Radio-guided surgery, such as sentinel lymph node (SLN) navigation surgery, is used for patients with early-stage breast cancer or melanoma and plays a role in the omission of prophylactic LN dissection. Sentinel lymph node navigation surgery is based on the theory that the SLN is the first LN receiving lymphatic drainage from a primary tumor. Furthermore, in esophageal cancer, radio-guided SLN mapping has shown benefit in detecting LN metastases in early-stage cases; however, in advanced cases, multiple LN metastases can exist even with negative SLN. In addition, even in the early stages, SLNs were detected in an area extending from the cervical to the abdominal region in patients with thoracic esophageal cancer,22 suggesting that lymphatic drainage from the primary tumor is already extended to a wide area and that the lymphatic drainage routes are complex. Therefore, in thoracic esophageal cancer, the efficacy of the SLN method is considered to be limited. We should evaluate each individual LN, especially those located in regions at high risk for postoperative complications.
Owing to the development of SLN navigation surgery, surgical procedures combined with radioactivity detection have also been developed. A drop-in gamma camera was integrated into robot-assisted laparoscopic surgery and demonstrated feasibility and efficacy.23 Nakamura et al24 developed a new handheld laparoscopic Compton camera for use in intraoperative FDG imaging. This new Compton camera succeeded in imaging dissected LNs and part of the primary tumor after FDG injection in patients with esophageal cancer. Although these techniques can be used for intraoperative FDG-guided surgery, careful clinical trials should be conducted to confirm their capability and accuracy in detecting metastatic LNs.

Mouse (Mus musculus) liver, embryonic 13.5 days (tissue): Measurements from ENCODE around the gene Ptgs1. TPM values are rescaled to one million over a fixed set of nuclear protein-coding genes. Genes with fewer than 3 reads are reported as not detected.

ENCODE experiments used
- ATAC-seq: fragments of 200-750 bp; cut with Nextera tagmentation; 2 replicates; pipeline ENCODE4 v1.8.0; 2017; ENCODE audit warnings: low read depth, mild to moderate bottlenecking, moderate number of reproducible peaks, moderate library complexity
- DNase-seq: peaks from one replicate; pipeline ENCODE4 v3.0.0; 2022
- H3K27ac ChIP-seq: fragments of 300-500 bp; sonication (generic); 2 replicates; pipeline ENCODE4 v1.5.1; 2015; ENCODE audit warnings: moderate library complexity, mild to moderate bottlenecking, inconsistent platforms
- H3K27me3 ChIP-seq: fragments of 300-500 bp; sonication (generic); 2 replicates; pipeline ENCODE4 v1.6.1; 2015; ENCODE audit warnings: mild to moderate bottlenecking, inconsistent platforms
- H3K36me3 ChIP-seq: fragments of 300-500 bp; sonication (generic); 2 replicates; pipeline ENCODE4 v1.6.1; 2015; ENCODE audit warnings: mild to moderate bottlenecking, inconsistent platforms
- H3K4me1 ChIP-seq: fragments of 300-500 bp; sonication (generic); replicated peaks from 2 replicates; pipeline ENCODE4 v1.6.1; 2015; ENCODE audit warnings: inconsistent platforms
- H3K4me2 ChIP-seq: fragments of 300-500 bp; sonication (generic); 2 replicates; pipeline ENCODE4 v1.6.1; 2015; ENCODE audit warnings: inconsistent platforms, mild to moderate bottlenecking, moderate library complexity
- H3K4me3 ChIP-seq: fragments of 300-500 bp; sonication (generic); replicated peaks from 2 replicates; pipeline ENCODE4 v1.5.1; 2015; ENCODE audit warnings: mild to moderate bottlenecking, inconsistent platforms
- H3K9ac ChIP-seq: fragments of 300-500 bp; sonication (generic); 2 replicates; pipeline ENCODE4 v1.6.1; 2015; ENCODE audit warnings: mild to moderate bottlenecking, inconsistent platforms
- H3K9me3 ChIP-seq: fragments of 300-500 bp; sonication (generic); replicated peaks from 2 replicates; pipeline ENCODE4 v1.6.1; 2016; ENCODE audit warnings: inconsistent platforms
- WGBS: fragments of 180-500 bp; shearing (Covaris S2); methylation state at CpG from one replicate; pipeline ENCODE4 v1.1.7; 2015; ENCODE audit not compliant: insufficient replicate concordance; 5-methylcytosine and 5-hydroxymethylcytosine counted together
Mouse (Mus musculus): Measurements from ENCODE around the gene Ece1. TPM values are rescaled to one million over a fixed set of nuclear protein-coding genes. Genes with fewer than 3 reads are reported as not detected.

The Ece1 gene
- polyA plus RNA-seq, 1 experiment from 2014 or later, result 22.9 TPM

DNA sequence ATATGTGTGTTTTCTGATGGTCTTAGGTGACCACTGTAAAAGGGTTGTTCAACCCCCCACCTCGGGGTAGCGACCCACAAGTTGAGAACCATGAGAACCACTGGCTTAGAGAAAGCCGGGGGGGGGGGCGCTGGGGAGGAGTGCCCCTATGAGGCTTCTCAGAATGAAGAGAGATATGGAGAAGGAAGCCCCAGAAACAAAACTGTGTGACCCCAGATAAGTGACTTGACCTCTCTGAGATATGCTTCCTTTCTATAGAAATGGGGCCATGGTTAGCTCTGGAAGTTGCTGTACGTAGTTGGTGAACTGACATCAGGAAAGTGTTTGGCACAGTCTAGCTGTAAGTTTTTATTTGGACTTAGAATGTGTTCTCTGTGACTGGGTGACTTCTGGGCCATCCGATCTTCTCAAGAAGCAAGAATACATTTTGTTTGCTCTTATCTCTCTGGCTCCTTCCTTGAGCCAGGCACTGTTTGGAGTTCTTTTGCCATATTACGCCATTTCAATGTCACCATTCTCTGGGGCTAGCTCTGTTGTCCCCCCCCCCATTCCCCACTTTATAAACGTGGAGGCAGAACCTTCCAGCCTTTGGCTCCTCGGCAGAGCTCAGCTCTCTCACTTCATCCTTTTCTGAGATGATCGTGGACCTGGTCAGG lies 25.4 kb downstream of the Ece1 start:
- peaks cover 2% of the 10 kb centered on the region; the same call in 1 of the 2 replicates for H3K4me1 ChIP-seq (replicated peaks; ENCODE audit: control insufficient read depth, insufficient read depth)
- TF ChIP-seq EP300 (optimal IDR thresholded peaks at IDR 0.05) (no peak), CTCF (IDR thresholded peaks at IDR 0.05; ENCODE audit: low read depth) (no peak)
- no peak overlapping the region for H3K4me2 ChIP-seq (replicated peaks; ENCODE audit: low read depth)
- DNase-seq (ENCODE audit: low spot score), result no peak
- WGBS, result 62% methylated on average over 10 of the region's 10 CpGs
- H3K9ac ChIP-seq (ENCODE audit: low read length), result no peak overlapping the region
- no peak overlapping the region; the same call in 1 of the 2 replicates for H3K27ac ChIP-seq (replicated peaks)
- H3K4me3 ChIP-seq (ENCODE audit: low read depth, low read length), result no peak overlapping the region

The following steps to implement FDG-guided surgery have been proposed: (1) preoperative diagnostic PET imaging, (2) intraoperative imaging, (3) ex vivo imaging, and (4) postoperative clinical PET imaging.6,7,25 Ex vivo imaging indicates imaging of the specimen after resection, which can be measured by several methods using clinical PET, micro-PET, or a well-type counter. Our study concerns the stage of ex vivo imaging using a well-type counter. Although our study showed a significant difference in radioactivity between metastatic and nonmetastatic LNs in patients with esophageal cancer, well-type counters have higher efficiency in measuring radiation activity from samples because the samples are surrounded by the detector except for their upper side and can be measured with minimal background. Therefore, there are still differences in measurement conditions between intraoperative imaging and the method we used in this study, related to the detector device.